The primary and most fundamental issue which cannot be escaped in the Delgado case, much less explained away with any rational explanation, is the fact that “knowledge” was an essential element Government prosecutors had to prove beyond a reasonable doubt in both the offenses Delgado had been charged with. Lacking any credible evidence with which to establish the prerequisite “knowledge,” Government prosecutors elected to use highly improper and prejudicial arguments to the jury to impute this “knowledge” to Delgado.
Judge Edith Jones Clement, however, did not agree with Judges Dixon and Wiener—and her dissent probably encouraged the Government to seek, and secure, en banc hearing before seventeen Fifth Circuit judges. On February 22, 2012, fourteen of those judges reversed the decision rendered by Judges Dixon and Wiener. At the outset the en banc panel stressed that there had been “more than sufficient evidence” to support Delgado’s conspiracy conviction. This position defies the simple fact that the only partnership, the only agreement to support a drug conspiracy came from the paid informant. The Government never identified either the source of the marijuana or the North Carolina purchaser.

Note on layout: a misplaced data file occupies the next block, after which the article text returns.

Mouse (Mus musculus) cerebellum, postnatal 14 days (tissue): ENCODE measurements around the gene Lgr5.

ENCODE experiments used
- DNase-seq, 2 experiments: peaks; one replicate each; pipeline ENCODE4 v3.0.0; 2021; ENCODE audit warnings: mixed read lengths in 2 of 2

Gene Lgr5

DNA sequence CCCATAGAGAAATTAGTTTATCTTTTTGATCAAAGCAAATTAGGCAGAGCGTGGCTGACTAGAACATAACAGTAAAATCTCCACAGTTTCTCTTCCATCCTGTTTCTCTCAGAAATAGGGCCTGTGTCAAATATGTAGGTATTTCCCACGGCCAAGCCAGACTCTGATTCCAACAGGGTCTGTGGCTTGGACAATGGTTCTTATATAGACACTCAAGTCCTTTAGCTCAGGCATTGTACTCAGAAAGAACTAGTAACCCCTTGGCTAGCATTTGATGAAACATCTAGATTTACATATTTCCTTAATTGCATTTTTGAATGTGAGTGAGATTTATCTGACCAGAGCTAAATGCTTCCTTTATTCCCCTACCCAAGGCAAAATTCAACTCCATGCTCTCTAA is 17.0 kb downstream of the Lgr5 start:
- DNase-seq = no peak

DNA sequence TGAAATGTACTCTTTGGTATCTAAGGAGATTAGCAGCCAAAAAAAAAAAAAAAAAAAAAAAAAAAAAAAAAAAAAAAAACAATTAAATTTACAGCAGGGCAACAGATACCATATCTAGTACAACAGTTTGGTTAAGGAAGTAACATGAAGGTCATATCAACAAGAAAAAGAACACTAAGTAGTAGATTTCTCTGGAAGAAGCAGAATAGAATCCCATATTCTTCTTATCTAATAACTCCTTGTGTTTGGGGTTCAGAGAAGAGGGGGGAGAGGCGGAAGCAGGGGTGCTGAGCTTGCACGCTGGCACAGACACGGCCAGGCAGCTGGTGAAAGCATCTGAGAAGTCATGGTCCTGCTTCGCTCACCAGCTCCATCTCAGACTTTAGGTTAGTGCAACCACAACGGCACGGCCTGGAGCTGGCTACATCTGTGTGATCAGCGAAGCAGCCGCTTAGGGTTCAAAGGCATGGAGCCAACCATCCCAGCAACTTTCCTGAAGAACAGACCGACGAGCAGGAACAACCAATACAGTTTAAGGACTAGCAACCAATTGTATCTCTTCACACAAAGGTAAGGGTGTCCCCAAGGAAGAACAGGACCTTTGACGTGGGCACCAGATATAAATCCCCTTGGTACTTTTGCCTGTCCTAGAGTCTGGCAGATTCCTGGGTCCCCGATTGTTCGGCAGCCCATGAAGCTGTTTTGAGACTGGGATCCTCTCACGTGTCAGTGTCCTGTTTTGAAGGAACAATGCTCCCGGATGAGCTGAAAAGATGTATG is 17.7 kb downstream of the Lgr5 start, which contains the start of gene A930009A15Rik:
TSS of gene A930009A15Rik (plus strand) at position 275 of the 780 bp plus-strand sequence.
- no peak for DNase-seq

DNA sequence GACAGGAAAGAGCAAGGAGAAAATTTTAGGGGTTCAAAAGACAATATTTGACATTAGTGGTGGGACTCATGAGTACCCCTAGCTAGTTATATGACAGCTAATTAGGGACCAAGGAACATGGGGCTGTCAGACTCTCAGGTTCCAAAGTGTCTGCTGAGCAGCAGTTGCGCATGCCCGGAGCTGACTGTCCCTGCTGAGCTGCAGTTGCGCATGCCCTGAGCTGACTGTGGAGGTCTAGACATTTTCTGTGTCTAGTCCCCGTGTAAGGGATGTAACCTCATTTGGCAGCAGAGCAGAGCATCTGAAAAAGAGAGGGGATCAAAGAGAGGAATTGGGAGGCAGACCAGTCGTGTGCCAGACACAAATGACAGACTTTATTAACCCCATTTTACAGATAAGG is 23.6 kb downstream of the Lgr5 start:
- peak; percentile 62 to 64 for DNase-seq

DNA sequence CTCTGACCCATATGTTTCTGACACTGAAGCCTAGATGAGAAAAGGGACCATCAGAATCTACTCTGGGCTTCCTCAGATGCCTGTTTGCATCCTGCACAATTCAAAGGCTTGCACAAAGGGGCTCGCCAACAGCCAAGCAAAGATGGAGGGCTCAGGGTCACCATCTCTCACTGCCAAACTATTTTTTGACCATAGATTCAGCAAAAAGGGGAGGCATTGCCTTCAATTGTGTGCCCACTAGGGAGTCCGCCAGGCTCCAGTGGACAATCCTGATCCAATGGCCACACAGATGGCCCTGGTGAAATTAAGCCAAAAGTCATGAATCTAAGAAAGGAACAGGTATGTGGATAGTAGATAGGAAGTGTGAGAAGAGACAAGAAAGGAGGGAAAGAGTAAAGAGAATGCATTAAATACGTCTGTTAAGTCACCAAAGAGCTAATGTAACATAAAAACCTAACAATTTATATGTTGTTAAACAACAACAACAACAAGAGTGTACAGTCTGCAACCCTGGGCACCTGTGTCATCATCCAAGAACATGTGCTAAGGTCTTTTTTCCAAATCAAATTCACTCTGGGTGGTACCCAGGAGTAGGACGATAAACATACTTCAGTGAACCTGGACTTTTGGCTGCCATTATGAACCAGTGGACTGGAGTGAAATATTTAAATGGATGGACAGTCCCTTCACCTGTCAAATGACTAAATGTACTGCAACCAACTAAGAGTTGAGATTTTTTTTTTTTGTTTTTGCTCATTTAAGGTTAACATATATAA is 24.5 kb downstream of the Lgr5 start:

As for the prosecutorial misconduct issue relative to improper jury arguments by Government prosecutors calling Delgado a liar, the en banc panel excused this away by saying the prosecutor’s charge that Delgado lied on one “particular occasion” was not tantamount to calling her a “liar.” Please don’t make us repeat that. That’s exactly what the en banc panel concluded: saying someone lied on one particular occasion is not the same as calling that person a “liar.” The en banc panel reasoned that the prosecutor’s lying accusation was just “an inference drawn from specific evidence, not an attack on Delgado’s character.”